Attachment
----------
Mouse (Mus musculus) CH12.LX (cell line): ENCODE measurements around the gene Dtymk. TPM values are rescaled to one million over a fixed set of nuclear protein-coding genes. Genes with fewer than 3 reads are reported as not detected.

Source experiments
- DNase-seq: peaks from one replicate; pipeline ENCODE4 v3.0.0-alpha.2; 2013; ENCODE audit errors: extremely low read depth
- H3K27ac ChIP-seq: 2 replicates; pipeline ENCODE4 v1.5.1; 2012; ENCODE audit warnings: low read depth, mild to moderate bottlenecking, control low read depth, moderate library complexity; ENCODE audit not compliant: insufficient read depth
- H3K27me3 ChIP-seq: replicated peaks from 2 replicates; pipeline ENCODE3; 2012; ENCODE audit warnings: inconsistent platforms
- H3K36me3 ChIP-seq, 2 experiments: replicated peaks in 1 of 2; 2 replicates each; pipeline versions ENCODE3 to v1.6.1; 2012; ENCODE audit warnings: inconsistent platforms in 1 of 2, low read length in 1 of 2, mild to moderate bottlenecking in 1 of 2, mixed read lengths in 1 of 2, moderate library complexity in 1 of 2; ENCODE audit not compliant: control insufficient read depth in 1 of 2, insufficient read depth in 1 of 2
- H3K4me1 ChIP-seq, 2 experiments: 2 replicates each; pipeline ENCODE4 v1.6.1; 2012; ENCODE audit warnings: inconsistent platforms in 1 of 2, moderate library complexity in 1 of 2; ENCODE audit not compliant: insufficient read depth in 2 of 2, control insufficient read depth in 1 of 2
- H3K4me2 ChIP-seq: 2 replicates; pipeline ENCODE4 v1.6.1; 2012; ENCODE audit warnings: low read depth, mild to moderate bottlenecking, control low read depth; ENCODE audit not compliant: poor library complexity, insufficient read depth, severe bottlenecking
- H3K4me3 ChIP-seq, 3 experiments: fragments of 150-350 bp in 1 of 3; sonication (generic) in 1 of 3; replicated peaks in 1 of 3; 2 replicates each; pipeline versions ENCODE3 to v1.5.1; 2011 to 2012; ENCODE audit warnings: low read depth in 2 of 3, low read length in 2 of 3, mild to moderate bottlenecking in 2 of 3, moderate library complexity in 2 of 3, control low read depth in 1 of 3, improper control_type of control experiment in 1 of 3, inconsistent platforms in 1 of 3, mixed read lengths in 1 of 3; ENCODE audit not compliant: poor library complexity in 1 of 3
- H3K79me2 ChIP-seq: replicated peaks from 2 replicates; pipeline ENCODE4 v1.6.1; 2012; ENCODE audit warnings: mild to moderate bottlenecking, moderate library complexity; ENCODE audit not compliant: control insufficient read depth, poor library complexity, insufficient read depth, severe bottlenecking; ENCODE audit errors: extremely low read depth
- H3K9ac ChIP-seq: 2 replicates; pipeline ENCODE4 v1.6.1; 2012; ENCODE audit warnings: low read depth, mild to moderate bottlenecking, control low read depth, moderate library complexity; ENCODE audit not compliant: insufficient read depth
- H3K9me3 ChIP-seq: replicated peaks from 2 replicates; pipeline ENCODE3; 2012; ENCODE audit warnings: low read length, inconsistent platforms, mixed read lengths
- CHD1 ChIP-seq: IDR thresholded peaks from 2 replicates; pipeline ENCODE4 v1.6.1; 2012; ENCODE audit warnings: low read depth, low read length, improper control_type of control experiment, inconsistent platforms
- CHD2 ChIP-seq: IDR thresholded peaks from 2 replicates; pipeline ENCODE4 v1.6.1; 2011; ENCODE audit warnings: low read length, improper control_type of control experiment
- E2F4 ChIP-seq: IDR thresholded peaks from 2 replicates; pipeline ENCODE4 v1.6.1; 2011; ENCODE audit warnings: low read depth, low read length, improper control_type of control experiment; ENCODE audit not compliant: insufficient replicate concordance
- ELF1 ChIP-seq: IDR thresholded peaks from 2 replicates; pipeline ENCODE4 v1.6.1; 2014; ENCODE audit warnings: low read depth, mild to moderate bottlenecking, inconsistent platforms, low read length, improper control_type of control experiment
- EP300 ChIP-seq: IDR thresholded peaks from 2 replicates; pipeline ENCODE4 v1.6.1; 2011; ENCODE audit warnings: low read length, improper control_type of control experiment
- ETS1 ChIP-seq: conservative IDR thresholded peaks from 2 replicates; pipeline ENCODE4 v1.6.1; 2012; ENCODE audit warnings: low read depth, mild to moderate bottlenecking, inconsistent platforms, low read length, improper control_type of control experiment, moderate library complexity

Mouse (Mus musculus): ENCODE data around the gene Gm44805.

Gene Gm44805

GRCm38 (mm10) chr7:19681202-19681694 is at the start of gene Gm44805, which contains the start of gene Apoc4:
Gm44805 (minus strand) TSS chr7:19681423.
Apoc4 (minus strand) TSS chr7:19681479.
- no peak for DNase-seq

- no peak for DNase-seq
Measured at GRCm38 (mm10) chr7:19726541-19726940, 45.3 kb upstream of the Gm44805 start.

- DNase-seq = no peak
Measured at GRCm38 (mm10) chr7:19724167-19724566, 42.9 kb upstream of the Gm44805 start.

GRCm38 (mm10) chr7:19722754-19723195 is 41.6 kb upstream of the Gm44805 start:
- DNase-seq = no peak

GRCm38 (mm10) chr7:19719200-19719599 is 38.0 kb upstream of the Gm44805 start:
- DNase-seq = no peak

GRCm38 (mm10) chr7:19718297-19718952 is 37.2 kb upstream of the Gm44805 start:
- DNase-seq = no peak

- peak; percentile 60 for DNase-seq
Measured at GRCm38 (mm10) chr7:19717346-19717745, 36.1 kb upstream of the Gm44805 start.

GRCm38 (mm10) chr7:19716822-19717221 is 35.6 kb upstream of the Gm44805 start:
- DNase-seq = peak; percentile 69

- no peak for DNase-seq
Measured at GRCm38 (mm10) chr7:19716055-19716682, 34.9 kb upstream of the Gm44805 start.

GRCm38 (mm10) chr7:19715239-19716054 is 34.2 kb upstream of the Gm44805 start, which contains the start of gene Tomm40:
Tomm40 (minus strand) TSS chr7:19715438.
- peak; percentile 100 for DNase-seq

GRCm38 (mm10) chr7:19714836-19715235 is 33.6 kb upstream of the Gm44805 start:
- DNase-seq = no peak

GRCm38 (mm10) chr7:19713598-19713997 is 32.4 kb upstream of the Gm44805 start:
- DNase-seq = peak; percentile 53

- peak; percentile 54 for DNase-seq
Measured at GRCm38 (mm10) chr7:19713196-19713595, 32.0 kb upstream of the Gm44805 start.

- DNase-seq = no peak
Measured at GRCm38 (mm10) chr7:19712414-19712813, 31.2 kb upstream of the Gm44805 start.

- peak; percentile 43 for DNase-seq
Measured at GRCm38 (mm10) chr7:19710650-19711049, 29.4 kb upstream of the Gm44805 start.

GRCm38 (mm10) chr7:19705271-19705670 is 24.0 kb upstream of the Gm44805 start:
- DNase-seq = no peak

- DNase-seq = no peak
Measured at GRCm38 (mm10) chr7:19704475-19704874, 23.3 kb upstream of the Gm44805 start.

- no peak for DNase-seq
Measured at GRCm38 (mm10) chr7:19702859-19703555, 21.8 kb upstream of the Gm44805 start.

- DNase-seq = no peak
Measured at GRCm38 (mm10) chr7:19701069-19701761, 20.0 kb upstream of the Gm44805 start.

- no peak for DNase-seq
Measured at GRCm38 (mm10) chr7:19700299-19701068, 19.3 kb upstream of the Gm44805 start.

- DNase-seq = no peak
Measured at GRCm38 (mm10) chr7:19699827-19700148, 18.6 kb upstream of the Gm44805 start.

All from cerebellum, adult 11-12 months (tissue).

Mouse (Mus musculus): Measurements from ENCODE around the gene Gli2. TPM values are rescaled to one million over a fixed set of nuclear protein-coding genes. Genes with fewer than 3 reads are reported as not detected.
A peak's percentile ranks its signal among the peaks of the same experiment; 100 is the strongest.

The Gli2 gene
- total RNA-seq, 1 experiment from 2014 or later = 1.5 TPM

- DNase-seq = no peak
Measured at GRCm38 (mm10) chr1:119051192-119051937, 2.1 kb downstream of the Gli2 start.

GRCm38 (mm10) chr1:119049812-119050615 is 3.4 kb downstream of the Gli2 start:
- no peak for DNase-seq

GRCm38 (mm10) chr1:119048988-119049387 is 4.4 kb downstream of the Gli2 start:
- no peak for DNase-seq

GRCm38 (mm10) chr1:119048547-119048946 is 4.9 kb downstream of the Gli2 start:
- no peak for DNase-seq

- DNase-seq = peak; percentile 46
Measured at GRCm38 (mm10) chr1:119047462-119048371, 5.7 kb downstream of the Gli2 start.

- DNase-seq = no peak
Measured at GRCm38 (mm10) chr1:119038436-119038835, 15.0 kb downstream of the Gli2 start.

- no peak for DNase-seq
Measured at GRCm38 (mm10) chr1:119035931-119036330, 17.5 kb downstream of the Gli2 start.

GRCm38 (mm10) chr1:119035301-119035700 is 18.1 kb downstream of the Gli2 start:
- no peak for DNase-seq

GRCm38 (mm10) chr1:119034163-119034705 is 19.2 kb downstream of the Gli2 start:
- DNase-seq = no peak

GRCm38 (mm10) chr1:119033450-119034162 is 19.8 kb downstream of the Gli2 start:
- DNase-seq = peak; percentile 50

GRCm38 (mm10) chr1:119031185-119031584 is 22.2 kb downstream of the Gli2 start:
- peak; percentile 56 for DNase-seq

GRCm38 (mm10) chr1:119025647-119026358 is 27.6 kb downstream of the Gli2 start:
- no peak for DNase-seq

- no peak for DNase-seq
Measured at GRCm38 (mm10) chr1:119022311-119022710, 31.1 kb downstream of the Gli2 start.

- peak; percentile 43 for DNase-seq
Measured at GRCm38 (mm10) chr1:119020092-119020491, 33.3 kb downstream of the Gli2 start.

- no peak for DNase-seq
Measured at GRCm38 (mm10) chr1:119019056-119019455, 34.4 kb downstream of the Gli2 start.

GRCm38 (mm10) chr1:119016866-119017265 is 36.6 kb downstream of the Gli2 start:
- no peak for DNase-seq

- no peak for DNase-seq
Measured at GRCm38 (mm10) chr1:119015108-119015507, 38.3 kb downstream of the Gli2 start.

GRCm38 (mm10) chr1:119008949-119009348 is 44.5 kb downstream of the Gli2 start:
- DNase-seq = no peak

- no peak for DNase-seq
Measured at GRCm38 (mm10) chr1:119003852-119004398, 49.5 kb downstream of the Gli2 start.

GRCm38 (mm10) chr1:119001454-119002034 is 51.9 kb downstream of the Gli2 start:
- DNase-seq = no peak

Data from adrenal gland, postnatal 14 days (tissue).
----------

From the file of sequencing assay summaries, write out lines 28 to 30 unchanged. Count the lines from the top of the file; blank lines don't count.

Measured at GRCm38 (mm10) chr7:19724167-19724566, 42.9 kb upstream of the Gm44805 start.

GRCm38 (mm10) chr7:19722754-19723195 is 41.6 kb upstream of the Gm44805 start:
- DNase-seq = no peak